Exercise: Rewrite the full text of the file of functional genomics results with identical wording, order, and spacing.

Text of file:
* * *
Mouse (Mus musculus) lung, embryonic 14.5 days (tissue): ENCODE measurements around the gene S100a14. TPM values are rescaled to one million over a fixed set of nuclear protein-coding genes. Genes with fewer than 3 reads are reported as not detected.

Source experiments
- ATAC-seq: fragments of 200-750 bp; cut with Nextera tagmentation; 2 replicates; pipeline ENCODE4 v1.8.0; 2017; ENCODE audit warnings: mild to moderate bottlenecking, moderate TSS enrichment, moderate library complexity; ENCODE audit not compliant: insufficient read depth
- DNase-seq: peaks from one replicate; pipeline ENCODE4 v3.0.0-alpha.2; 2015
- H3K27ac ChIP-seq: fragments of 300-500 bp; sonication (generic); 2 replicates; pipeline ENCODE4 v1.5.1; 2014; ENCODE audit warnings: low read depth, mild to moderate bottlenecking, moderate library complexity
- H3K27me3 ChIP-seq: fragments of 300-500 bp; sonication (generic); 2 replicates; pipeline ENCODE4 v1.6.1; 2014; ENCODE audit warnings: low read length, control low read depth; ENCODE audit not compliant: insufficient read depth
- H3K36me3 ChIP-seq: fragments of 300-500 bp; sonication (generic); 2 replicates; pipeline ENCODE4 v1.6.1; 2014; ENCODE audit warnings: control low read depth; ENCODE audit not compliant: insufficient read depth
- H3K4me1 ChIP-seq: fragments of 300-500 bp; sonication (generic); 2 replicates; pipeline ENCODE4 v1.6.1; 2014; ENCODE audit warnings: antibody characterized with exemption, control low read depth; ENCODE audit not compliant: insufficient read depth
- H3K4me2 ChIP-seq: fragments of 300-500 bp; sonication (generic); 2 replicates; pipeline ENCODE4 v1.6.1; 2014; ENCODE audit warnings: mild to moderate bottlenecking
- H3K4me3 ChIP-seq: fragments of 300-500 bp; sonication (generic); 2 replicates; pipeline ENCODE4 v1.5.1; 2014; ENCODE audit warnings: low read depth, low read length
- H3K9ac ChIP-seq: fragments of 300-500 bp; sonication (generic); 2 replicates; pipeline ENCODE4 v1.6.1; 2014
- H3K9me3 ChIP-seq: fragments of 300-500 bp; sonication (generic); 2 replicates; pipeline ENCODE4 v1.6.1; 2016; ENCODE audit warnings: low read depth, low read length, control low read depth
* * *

Mouse (Mus musculus) lung, embryonic 14.5 days (tissue): ENCODE measurements around the gene S100a14. TPM values are rescaled to one million over a fixed set of nuclear protein-coding genes. Genes with fewer than 3 reads are reported as not detected.

Source experiments
- ATAC-seq: fragments of 200-750 bp; cut with Nextera tagmentation; 2 replicates; pipeline ENCODE4 v1.8.0; 2017; ENCODE audit warnings: mild to moderate bottlenecking, moderate TSS enrichment, moderate library complexity; ENCODE audit not compliant: insufficient read depth
- DNase-seq: peaks from one replicate; pipeline ENCODE4 v3.0.0-alpha.2; 2015
- H3K27ac ChIP-seq: fragments of 300-500 bp; sonication (generic); 2 replicates; pipeline ENCODE4 v1.5.1; 2014; ENCODE audit warnings: low read depth, mild to moderate bottlenecking, moderate library complexity
- H3K27me3 ChIP-seq: fragments of 300-500 bp; sonication (generic); 2 replicates; pipeline ENCODE4 v1.6.1; 2014; ENCODE audit warnings: low read length, control low read depth; ENCODE audit not compliant: insufficient read depth
- H3K36me3 ChIP-seq: fragments of 300-500 bp; sonication (generic); 2 replicates; pipeline ENCODE4 v1.6.1; 2014; ENCODE audit warnings: control low read depth; ENCODE audit not compliant: insufficient read depth
- H3K4me1 ChIP-seq: fragments of 300-500 bp; sonication (generic); 2 replicates; pipeline ENCODE4 v1.6.1; 2014; ENCODE audit warnings: antibody characterized with exemption, control low read depth; ENCODE audit not compliant: insufficient read depth
- H3K4me2 ChIP-seq: fragments of 300-500 bp; sonication (generic); 2 replicates; pipeline ENCODE4 v1.6.1; 2014; ENCODE audit warnings: mild to moderate bottlenecking
- H3K4me3 ChIP-seq: fragments of 300-500 bp; sonication (generic); 2 replicates; pipeline ENCODE4 v1.5.1; 2014; ENCODE audit warnings: low read depth, low read length
- H3K9ac ChIP-seq: fragments of 300-500 bp; sonication (generic); 2 replicates; pipeline ENCODE4 v1.6.1; 2014
- H3K9me3 ChIP-seq: fragments of 300-500 bp; sonication (generic); 2 replicates; pipeline ENCODE4 v1.6.1; 2016; ENCODE audit warnings: low read depth, low read length, control low read depth